NASA Ingredients for Industrial Expedience
NASA funding enables large-scale inductive heating for food production
On a mission to the depths of space, astronauts need to pack more than a lunch.
While trips to the Moon only needed a few days’ worth of meals, a mission to Mars would require years of food supplies that need to be perfectly preserved and ready to eat whenever it’s mealtime for astronauts.
“A closed system can be a challenge, because astronauts have limited resources, and they want some variety in the food they can eat,” said Grace Douglas, lead scientist at the Space Food Systems Laboratory at NASA’s Johnson Space Center in Houston. “But overall, they have to be able to get the nutrition they need to perform.”
In 2008, NASA’s Small Business Innovation Research (SBIR) program supported the Advanced Food Technology project to explore technologies that could keep astronauts fed on a long-duration space mission. Among the proposals this project explored for a Moon habitat was a stocked kitchen. Instead of ready-to-eat meals, astronauts could select from a variety of preserved ingredients and assemble their own dishes. This would require kitchen appliances that work in low gravity.
Induction Food Systems Inc. (IFS) of Durham, North Carolina, was one company selected for the project after proposing a food preparation system that, in keeping with its name, relied on the process of induction. Anyone who’s walked through an appliance store in the last decade has probably seen an induction cooktop. These use magnetic fields to heat metal pots and pans directly, instead of using a gas flame or a resistive heating element. Induction cooking uses less power than other electrical methods of heating food, making it a desirable option for space, where power is limited.
“The technology is extremely efficient if done correctly,” said George Sadler, chief scientist at IFS. “Compared to other elements, it’s kind of winner-winner-chicken-dinner.”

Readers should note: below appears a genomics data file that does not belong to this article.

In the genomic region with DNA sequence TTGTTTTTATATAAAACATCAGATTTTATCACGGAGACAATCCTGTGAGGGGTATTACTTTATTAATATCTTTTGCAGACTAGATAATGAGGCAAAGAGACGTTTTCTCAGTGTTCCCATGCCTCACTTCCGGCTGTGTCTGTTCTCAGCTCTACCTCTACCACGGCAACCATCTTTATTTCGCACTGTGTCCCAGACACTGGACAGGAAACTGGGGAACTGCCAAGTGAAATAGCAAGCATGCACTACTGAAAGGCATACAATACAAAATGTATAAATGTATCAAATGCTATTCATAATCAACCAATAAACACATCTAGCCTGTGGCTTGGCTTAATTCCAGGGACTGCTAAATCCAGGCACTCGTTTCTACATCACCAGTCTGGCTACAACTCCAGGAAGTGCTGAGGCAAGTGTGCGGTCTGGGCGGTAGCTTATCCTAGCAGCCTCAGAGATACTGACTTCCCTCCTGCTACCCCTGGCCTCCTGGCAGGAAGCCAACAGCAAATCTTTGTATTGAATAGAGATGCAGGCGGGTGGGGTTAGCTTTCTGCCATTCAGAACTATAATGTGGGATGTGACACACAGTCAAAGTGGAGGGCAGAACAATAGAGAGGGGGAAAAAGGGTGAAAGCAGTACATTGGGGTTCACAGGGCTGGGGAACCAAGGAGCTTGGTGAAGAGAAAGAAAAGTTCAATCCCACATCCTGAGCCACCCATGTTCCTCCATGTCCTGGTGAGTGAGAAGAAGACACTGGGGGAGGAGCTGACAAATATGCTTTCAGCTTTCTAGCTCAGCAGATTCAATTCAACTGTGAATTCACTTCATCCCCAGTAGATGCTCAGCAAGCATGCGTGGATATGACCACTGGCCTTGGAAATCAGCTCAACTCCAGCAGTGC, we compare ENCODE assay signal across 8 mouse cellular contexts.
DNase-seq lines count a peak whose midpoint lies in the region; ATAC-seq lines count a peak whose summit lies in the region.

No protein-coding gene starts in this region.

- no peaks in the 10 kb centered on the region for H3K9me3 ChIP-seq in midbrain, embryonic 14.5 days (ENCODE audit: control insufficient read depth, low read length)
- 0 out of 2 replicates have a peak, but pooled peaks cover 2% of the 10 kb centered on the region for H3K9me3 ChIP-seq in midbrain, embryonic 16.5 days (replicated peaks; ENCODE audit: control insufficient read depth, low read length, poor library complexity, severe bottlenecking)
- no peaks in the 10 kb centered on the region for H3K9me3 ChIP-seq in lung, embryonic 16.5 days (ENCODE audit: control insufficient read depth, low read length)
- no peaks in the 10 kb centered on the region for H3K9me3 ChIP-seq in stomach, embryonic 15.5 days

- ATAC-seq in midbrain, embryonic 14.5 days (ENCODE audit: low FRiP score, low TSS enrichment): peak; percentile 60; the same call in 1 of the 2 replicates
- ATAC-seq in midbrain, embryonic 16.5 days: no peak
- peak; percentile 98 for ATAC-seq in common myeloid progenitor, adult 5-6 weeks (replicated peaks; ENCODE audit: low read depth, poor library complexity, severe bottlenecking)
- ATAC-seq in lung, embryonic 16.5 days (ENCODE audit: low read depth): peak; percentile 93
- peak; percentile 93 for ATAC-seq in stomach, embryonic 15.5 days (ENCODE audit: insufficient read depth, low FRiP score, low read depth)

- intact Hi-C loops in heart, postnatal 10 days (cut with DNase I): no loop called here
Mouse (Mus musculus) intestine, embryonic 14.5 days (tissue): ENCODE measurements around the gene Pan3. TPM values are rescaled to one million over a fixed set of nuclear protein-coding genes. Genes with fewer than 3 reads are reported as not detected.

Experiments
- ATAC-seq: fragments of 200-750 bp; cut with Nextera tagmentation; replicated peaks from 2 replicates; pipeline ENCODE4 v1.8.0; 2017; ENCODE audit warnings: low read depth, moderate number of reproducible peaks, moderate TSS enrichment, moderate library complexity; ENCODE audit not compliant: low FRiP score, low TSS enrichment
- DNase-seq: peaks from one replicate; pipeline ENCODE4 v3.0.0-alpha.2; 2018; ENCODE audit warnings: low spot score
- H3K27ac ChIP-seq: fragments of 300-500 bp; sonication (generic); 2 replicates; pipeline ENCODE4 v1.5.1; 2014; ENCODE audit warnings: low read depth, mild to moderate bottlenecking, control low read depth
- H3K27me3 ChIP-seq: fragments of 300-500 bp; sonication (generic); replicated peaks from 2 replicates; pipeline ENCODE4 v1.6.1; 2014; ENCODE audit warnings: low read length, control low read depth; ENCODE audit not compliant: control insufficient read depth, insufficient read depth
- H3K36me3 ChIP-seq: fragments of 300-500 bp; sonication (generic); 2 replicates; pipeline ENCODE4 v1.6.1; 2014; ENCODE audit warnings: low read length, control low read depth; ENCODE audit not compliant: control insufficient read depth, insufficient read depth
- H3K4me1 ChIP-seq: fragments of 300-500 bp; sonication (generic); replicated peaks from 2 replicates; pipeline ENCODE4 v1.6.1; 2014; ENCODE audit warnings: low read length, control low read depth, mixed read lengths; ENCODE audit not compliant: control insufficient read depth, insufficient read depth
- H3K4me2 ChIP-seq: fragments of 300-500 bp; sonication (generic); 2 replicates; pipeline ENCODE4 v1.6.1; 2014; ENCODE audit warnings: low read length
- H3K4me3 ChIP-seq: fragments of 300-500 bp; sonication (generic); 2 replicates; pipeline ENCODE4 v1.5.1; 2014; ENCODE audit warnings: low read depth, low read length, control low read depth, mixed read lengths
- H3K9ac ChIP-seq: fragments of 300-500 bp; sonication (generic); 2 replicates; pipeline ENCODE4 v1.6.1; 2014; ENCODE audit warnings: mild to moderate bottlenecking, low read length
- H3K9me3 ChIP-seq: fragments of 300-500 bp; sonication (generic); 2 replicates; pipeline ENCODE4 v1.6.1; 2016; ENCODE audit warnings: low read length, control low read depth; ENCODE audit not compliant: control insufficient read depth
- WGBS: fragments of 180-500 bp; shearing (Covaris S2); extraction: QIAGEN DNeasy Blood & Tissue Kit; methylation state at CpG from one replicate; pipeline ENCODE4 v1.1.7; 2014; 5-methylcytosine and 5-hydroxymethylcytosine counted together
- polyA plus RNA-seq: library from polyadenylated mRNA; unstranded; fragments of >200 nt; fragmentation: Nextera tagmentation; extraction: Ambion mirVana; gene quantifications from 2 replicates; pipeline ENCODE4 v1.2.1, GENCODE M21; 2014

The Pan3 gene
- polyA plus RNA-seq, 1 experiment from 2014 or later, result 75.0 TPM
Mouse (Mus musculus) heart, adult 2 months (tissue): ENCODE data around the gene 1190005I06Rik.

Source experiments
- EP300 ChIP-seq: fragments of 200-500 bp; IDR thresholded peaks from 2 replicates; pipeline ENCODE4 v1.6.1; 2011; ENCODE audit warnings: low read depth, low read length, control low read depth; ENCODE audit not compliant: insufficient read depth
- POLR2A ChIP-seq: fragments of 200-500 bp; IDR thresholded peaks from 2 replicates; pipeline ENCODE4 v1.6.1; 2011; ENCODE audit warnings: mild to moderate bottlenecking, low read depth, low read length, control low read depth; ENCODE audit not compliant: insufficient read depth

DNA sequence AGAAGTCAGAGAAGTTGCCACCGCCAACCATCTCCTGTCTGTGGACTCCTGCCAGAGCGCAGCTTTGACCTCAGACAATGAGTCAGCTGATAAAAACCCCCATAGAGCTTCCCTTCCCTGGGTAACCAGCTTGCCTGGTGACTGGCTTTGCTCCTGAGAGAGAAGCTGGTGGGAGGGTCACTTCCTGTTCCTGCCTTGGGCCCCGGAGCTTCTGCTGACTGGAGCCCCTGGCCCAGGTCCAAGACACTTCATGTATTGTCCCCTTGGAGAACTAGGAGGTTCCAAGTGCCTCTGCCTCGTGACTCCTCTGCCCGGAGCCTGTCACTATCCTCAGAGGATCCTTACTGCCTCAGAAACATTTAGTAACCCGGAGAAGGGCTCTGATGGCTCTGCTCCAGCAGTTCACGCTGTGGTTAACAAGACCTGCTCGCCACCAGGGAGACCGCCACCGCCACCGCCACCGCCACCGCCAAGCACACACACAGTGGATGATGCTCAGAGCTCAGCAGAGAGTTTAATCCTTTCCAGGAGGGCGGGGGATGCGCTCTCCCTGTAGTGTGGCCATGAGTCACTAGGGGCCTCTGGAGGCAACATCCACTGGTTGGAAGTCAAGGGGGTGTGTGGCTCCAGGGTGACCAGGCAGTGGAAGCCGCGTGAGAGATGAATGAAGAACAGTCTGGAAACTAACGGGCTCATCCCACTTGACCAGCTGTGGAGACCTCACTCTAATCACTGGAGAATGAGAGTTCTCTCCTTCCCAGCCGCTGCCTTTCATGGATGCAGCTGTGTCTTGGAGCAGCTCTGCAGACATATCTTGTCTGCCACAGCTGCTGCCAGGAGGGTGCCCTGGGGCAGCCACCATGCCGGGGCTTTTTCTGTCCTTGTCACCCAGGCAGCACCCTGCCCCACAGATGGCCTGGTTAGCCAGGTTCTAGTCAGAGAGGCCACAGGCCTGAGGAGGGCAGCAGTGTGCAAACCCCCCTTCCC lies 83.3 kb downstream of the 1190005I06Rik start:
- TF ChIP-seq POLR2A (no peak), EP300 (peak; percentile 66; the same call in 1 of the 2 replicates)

Throughout the course of the Phase II SBIR the company consulted with NASA scientists to work out the physics of using induction to make food for astronauts. The process resulted in a new coil design that could put more power more efficiently into the system than the induction heaters found in home kitchen stoves. A secondary development from the program was a method of removing oxygen from food container materials to further preserve the contents, another step to ensuring astronauts eat well.
While the SBIR was largely exploratory in nature and ultimately resulted in no developments used by NASA, it had clear benefits for the company. IFS was able to parlay the NASA experience into building out both of the explored technologies. The company continued to develop them with further funding from the U.S. Department of Agriculture, and soon IFS was able to pivot towards a whole new market.
Today, IFS’s primary business is constructing large-scale induction heaters for industrial applications such as food manufacturing. Most industrial heaters use steam heating, which requires enormous amounts of energy, but Sadler says the IFS technology is far more efficient at transforming electricity into heat. Ultimately, Sadler credits the help he received from NASA scientists with getting the company off the ground.
“From building my first inductive heater to all the theoretical calculations I needed to build it at scale, I couldn’t have done it without the NASA connection,” Sadler said.